Before signing the dotted line, make sure your chosen franchise shows signs of excellence
Even if you opt to join a franchise there is no such thing as guaranteed success when it comes to launching your own business. Fortunately, following a few simple steps can ensure the franchise you choose will help you get off to a good start. If you don't, then the excitement of becoming self-employed could easily be replaced with the disappointment of failure.
A lot of people have learned this the hard way. I was reminded of this a few weeks ago when I was asked for advice by one of the mechanics at an excellent family-owned garage we have used for many years. He wanted help to escape the clutches of a truly terrible franchise he’d joined. The mechanic had hoped to change his career by becoming a franchisee. So when he was promised to be able to build a business that would support himself and his family, he had eagerly signed on the dotted line.
However, after having duly paid for training and received a certificate, he found out that customers were few and far between. To exacerbate the situation further, the monthly franchise fees kept coming. Compounding his frustration was the fact that the franchisor was demanding a huge sum to release him from a five-year commitment to pay ever increasing monthly fees.
Sadly, he ended up buying his way out of the franchise and is much poorer for the experience.
The morale of the story is that budding franchisees should always do their due diligence to avoid falling into the same trap. Ensuring your chosen franchise is reputable, ethical and sustainable is a great foundation to build your burgeoning business on.
The first thing to look for is if your chosen franchise is a member of the bfa. While there are some good franchises that are not members, no members are bad franchises. That being said, there are some very good newcomers to our industry that haven’t become members yet. If the franchisor is not a member then you should also find out how long the franchise has been established for.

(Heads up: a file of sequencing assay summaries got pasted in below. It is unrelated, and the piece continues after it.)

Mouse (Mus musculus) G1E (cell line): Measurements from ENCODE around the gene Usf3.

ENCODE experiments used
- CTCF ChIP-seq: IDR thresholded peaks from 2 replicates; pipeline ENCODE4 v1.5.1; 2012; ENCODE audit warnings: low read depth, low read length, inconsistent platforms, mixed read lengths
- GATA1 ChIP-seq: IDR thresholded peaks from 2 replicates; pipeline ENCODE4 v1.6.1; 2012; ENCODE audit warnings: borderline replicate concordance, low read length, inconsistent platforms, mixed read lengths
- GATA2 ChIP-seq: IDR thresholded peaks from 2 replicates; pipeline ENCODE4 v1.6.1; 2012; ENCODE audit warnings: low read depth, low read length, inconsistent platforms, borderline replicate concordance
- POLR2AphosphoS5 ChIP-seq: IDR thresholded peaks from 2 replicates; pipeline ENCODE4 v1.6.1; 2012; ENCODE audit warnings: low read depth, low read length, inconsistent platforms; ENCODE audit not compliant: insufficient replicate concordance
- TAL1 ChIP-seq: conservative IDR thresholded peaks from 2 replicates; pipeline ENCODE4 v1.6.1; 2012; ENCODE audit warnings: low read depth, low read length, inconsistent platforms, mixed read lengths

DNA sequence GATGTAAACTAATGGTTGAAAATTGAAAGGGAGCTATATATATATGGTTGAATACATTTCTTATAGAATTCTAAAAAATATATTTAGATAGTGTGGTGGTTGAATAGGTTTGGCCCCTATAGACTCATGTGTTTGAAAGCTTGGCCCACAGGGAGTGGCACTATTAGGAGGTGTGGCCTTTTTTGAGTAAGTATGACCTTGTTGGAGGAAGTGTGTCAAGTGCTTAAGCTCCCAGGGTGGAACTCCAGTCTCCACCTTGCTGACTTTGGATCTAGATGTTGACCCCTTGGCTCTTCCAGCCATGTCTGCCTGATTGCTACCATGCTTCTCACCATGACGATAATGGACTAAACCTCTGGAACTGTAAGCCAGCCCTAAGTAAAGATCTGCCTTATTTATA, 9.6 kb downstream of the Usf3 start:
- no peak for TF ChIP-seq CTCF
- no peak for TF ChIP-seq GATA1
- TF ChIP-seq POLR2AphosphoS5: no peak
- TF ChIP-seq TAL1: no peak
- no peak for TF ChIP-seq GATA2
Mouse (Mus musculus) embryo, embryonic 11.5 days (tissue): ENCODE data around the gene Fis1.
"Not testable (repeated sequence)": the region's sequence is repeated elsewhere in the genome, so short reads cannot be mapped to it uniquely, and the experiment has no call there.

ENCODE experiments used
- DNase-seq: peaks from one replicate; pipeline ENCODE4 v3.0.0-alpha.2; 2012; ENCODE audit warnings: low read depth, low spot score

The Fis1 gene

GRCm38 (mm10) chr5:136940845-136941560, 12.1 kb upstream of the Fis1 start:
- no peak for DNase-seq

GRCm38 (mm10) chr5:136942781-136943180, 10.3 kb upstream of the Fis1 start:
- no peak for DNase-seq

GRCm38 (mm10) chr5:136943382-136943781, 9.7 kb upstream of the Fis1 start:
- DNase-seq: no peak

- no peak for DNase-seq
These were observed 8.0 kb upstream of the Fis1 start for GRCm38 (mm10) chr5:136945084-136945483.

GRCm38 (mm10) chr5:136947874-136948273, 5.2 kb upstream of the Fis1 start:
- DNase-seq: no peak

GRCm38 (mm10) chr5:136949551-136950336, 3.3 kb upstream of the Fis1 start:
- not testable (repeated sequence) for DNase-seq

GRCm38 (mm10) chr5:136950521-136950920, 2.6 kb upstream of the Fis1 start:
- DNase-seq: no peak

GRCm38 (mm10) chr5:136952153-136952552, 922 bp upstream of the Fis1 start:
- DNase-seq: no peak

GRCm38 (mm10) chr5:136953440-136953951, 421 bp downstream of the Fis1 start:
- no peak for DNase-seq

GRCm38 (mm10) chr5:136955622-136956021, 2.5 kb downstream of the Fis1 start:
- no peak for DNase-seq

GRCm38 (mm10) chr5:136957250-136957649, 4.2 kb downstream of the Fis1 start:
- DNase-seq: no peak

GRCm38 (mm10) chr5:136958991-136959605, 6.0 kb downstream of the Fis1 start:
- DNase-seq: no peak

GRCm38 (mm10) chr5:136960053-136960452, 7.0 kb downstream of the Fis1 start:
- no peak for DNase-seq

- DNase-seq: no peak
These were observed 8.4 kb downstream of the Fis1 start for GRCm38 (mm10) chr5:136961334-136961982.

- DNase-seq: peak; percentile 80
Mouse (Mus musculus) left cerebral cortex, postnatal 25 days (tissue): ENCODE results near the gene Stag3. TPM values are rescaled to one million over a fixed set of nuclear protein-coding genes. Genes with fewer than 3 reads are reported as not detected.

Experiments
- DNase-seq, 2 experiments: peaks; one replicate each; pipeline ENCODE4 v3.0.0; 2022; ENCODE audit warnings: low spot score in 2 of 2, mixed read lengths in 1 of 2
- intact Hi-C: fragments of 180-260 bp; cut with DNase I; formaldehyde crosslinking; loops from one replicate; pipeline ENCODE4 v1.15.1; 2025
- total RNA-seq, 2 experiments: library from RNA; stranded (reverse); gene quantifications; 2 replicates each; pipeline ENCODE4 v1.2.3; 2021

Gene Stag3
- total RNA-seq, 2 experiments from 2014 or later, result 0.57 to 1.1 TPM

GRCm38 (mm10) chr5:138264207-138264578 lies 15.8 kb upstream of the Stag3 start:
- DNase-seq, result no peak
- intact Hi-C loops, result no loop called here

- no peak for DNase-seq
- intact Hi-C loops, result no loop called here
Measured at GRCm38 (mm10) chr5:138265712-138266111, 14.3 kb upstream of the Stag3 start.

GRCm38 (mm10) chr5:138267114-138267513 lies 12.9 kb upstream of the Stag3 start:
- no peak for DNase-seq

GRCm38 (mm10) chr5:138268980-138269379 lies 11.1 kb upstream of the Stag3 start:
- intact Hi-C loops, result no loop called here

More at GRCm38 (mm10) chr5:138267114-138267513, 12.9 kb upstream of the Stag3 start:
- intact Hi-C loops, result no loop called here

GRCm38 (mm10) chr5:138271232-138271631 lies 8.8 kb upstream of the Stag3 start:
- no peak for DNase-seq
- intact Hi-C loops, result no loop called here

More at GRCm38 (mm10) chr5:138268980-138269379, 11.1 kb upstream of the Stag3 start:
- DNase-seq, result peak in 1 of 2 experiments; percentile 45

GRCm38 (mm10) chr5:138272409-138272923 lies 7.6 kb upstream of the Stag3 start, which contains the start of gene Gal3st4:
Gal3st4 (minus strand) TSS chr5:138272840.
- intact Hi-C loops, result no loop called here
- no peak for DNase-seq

Additionally, if the franchisor is not a member you should enquire whether or not their franchise agreement was drafted by a specialist franchise solicitor affiliated to the bfa.
A franchise’s operations manual is a central piece of its model and budding franchisees should always take a long hard look at it before joining a network. Given all businesses evolve, the manual should reflect this and show signs of having been regularly updated with new material.
Another key consideration is whether the franchisor's remuneration from the franchisees is based on sales turnover or on a monthly fee. Even though a number of good franchises charge a monthly fee, the former is the norm.
It's never a bad idea to ask for outside council. If your bank has a franchising division, as most of the main banks do, ask your local manager to check out your shortlisted franchises with their specialist team.
Finally, the last crucial thing to look for is whether or not anyone in the franchisor's management team is a qualified franchise professional. This demonstrates a serious commitment to ethical franchising. If you can tick on all or most of the boxes above and you are prepared to work hard and follow the franchise system, your chances of success are greatly enhanced.